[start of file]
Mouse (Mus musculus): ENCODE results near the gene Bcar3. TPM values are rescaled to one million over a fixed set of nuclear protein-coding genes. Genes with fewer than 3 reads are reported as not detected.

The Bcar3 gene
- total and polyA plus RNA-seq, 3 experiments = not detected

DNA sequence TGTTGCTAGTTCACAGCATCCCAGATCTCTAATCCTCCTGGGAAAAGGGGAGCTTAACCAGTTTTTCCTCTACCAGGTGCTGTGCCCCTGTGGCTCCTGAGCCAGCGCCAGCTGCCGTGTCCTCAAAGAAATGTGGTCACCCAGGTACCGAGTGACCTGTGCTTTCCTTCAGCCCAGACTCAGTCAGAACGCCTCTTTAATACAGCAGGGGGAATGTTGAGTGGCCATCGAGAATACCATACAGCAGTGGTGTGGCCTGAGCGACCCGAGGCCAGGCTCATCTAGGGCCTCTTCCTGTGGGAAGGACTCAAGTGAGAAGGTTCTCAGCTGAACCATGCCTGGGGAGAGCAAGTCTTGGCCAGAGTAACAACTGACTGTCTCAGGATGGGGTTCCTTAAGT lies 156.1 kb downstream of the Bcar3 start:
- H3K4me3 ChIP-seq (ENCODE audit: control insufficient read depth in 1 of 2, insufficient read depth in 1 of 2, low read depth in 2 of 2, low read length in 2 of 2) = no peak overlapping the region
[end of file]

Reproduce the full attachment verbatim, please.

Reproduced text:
Mouse (Mus musculus): ENCODE results near the gene Bcar3. TPM values are rescaled to one million over a fixed set of nuclear protein-coding genes. Genes with fewer than 3 reads are reported as not detected.

The Bcar3 gene
- total and polyA plus RNA-seq, 3 experiments = not detected

DNA sequence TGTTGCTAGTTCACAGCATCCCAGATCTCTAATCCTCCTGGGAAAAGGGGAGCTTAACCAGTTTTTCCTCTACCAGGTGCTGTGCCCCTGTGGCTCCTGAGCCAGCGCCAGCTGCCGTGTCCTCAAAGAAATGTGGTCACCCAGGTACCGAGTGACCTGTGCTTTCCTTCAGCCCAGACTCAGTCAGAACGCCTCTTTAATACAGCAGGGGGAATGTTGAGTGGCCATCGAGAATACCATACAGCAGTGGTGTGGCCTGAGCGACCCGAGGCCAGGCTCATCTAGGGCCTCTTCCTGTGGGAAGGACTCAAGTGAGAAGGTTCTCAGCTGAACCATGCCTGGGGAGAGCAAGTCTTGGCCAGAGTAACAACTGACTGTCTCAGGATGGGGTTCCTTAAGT lies 156.1 kb downstream of the Bcar3 start:
- H3K4me3 ChIP-seq (ENCODE audit: control insufficient read depth in 1 of 2, insufficient read depth in 1 of 2, low read depth in 2 of 2, low read length in 2 of 2) = no peak overlapping the region